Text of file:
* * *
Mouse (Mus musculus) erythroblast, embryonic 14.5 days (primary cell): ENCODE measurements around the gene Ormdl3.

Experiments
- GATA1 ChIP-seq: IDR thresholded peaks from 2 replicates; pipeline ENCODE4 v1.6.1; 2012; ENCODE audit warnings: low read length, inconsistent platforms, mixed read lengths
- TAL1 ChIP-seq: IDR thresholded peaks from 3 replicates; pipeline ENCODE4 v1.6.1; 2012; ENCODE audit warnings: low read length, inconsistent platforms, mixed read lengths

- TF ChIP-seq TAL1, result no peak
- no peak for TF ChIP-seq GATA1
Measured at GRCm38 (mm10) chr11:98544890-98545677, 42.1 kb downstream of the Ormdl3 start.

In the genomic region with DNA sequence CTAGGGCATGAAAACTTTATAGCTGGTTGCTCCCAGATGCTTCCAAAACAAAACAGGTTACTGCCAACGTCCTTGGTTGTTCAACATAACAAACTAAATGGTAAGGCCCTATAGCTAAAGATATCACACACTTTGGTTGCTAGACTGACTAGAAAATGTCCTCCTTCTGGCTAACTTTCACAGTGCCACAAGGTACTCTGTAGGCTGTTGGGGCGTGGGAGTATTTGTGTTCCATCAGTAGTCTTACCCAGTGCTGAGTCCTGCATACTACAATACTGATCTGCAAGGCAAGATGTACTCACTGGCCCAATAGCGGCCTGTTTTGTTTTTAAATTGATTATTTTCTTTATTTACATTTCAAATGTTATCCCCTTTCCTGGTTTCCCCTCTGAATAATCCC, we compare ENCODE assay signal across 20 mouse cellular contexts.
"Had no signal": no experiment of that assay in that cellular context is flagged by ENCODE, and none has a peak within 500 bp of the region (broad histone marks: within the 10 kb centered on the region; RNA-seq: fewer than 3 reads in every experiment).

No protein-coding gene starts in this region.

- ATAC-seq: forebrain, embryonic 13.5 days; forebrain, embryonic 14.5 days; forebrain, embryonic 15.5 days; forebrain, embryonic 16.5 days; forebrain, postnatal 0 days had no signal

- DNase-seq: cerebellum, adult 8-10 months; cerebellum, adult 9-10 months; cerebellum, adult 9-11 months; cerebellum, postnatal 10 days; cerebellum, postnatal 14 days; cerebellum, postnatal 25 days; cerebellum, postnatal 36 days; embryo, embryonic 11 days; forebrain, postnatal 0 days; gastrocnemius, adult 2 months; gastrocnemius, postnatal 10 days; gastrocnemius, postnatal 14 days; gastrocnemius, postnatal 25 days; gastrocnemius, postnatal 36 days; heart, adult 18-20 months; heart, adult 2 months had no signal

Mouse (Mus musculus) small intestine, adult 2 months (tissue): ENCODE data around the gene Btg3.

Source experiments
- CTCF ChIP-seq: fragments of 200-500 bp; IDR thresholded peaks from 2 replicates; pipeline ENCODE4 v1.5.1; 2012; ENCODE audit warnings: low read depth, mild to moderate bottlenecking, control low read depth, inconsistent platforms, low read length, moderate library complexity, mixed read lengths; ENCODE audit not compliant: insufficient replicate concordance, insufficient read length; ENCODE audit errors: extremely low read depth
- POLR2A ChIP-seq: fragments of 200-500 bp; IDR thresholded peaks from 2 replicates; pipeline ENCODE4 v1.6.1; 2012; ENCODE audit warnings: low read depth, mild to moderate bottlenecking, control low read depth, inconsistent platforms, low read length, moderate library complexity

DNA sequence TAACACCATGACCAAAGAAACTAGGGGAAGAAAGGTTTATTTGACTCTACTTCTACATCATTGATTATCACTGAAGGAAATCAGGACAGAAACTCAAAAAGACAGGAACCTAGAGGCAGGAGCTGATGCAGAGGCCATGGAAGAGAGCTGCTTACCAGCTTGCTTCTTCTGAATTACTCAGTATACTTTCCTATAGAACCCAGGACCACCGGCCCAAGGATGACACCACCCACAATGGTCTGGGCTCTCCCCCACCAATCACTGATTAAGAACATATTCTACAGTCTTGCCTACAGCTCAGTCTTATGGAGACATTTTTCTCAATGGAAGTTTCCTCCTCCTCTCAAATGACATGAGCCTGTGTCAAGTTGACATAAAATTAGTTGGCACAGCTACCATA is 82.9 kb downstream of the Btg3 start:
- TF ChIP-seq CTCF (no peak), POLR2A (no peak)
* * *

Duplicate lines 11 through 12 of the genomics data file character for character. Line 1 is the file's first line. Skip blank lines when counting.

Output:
- ATAC-seq: forebrain, embryonic 13.5 days; forebrain, embryonic 14.5 days; forebrain, embryonic 15.5 days; forebrain, embryonic 16.5 days; forebrain, postnatal 0 days had no signal

- DNase-seq: cerebellum, adult 8-10 months; cerebellum, adult 9-10 months; cerebellum, adult 9-11 months; cerebellum, postnatal 10 days; cerebellum, postnatal 14 days; cerebellum, postnatal 25 days; cerebellum, postnatal 36 days; embryo, embryonic 11 days; forebrain, postnatal 0 days; gastrocnemius, adult 2 months; gastrocnemius, postnatal 10 days; gastrocnemius, postnatal 14 days; gastrocnemius, postnatal 25 days; gastrocnemius, postnatal 36 days; heart, adult 18-20 months; heart, adult 2 months had no signal